Choosing The Right Tree: Buying High-Quality Trees (Part 2 of 2)

Choosing The Right Tree: Buying High-Quality Trees (Part 2 of 2)

All trees are not created equal. A high-quality tree, when planted and maintained correctly will be a long-term asset to your landscape and will increase property values. On the other hand, a tree of poor quality will create a lifetime of issues and may require much more maintenance. There are some general guidelines for selecting a good tree including form, roots and injuries.

A high-quality tree will have a good form.

The definition of “good form” will differ by species but for instance, when looking at a young shade tree, keep in mind that all of the branches you see now, probably won’t be there when the tree reaches maturity. Lower branches are often shaded out or are pruned away as a tree grows larger. Young trees also often don’t have many naturally occurring branches. Branches develop as the tree ages. Many nurseries will prune young trees to promote crown growth which can lead to problems down the road that require significant corrective pruning.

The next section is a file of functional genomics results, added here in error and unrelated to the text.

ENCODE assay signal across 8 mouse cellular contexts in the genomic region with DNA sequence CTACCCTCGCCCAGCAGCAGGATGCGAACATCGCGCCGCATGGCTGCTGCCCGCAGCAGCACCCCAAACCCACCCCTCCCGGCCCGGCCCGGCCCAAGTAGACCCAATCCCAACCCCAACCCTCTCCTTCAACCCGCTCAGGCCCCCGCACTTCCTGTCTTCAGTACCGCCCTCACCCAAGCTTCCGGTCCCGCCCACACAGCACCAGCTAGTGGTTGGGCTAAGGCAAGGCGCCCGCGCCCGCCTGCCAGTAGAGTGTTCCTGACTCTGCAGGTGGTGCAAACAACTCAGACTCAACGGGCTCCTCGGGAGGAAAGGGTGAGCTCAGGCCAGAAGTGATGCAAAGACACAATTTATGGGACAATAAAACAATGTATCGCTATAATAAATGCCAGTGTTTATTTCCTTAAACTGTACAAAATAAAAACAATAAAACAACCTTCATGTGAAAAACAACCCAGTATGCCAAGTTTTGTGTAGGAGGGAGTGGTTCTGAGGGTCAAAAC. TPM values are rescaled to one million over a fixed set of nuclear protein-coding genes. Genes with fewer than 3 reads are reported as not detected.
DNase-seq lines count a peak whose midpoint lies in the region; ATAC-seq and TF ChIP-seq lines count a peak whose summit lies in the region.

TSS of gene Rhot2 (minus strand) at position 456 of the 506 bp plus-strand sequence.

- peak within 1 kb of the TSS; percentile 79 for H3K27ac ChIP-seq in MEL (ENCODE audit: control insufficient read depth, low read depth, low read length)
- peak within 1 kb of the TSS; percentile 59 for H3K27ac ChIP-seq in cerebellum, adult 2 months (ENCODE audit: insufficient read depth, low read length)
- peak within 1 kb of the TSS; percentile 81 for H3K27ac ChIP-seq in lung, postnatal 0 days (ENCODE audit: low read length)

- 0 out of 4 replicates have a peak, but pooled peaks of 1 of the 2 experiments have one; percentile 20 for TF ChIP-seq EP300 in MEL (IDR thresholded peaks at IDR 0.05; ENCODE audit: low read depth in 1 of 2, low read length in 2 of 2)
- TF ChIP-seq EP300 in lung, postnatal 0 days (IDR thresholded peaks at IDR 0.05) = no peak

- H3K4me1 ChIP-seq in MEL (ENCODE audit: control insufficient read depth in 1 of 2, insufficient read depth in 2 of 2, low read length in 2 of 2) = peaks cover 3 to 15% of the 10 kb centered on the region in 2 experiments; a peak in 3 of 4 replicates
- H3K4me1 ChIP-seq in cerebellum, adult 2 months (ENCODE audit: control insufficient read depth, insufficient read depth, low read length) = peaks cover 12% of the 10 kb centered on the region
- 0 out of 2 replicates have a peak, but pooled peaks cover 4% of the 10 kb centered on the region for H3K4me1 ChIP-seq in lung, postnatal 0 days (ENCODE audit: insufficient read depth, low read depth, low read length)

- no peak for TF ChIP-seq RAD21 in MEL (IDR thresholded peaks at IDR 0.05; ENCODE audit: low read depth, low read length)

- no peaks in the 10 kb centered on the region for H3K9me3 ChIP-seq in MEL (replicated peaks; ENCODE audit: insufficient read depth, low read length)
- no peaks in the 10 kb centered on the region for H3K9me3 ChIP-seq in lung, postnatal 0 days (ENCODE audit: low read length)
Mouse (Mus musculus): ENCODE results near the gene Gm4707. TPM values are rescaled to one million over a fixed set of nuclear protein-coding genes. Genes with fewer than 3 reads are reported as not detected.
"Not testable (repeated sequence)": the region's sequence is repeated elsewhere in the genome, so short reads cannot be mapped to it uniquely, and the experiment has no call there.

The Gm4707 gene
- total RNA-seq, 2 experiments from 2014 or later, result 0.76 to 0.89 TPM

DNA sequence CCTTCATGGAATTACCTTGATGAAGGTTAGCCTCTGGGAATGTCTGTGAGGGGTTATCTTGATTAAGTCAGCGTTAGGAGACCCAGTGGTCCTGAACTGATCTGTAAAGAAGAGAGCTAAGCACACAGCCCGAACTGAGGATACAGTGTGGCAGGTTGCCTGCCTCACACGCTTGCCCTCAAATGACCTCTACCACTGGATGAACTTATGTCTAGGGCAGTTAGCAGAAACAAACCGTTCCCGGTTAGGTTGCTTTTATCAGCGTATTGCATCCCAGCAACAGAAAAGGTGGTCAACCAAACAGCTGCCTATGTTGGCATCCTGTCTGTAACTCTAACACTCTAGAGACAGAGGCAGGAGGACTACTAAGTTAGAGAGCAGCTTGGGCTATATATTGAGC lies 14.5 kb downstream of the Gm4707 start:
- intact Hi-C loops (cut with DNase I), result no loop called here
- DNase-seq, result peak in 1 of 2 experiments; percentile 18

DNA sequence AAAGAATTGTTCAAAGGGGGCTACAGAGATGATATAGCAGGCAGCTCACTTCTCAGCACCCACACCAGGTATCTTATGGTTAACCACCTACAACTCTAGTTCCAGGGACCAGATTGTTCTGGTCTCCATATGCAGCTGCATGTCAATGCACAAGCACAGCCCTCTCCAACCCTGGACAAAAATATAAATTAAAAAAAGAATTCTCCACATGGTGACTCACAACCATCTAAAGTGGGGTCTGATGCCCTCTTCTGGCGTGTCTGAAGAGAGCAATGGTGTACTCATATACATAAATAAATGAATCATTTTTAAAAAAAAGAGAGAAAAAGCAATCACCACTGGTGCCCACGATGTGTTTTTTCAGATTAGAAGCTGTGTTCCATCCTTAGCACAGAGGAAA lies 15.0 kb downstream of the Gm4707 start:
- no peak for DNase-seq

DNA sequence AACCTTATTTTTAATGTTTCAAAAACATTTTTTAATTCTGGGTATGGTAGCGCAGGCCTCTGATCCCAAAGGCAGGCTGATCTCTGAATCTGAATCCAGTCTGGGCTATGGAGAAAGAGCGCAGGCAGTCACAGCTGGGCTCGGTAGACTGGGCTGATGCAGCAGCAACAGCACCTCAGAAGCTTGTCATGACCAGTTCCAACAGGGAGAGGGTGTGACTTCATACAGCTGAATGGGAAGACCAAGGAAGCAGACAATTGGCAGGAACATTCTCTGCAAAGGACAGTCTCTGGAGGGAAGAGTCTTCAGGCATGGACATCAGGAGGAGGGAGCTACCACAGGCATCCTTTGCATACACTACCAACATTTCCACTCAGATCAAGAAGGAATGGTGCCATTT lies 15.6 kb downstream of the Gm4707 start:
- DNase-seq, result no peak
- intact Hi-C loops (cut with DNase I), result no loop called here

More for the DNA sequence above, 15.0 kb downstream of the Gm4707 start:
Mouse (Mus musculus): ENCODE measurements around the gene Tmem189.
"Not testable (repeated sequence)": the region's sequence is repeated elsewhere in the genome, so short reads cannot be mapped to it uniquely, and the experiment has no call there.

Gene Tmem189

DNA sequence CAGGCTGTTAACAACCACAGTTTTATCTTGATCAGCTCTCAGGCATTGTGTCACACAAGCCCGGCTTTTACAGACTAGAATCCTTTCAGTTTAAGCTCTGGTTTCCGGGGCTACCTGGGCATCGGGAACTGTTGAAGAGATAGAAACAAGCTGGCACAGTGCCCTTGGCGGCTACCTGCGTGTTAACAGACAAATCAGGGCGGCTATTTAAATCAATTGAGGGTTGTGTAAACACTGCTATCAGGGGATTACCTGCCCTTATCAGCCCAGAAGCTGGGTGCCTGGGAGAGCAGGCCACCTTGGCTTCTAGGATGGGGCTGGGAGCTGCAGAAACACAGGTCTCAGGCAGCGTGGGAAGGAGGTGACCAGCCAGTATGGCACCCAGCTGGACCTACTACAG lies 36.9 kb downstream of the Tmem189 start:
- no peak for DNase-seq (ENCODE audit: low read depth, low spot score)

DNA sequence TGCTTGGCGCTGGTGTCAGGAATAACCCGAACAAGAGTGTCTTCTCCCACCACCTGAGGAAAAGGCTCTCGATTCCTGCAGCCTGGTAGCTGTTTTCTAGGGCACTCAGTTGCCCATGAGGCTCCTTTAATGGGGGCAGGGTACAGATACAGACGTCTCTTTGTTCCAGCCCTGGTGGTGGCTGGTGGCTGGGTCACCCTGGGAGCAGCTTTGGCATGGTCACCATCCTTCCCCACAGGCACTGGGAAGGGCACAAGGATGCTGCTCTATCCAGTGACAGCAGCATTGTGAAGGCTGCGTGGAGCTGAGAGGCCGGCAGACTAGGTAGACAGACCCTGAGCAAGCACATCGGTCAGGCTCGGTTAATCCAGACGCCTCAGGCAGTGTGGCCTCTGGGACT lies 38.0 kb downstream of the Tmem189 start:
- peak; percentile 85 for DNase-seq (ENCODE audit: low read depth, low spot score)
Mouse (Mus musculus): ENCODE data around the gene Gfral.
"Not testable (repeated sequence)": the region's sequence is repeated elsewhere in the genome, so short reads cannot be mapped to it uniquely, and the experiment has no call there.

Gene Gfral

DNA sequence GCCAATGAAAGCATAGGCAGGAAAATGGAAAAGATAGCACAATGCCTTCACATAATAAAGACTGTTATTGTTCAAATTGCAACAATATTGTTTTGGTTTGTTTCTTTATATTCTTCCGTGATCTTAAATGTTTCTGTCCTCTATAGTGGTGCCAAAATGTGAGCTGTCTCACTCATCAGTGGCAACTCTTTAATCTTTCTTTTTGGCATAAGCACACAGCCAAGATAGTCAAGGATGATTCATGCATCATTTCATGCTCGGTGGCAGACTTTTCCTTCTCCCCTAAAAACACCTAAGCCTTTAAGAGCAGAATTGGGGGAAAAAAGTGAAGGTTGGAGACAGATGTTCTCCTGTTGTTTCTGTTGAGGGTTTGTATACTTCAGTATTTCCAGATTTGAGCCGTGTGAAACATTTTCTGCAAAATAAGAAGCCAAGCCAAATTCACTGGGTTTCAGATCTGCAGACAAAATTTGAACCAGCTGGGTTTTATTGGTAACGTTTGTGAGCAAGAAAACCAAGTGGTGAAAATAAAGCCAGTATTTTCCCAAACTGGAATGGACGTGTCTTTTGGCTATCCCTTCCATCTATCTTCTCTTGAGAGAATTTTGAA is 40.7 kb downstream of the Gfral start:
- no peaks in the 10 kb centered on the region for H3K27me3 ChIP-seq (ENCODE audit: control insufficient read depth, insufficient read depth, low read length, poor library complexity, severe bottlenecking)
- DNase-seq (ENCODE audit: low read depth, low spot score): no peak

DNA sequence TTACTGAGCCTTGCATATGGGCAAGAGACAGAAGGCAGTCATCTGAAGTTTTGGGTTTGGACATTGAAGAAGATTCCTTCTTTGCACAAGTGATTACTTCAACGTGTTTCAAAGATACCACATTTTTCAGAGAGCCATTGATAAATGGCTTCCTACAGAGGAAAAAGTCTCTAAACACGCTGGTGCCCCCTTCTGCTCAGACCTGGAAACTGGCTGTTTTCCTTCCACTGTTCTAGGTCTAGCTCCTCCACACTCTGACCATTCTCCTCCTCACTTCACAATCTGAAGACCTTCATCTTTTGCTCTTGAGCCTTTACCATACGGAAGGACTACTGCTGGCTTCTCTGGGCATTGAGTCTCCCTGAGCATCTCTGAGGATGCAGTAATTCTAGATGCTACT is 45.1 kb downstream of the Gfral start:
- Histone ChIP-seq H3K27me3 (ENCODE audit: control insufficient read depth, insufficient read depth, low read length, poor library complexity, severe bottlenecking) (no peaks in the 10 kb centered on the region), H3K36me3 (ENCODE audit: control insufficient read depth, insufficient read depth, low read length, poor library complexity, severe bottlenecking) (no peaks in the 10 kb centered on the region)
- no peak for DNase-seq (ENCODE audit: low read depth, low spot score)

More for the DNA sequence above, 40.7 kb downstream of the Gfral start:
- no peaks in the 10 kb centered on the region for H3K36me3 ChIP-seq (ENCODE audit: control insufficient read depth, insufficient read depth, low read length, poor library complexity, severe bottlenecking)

A tree with good form will have evenly spaced branches. Branches growing at acute vertical angles can cause problems as they grow larger. You can remove broken branches at the time of planting but you’ll want to wait to begin corrective pruning.

Check for injuries to the tree.

Always check the tree’s trunk for wounds. Remove wrapping if necessary. Also check for improper pruning as it can lead to development of cankers, decay, cracking and more. Correct pruning removes branches just outside the collar.

Be aware of potential root problems.

There are several different ways that trees are classified based on their roots. Bare root trees have no surrounding soil (mostly for smaller trees). Balled and burlapped trees are field-grown and held together with burlap and wire or rope. Container trees have their roots and soil within a container.

With bare root trees, you’ll want to make sure that the roots are not crushed or torn. Also look for discoloration. With burlap-wrapped trees, the top of the root ball should be flat and the diameter of the root ball should be at least 10-12 times the diameter of the trunk. When considering container trees, make sure that they are not root bound. Roots should not twist and circle within the container.

Making an informed decision when purchasing a tree will make a big difference to the success of that tree within the landscape. Contact Full Circle Tree & Shrub for more info on purchasing a high-quality tree.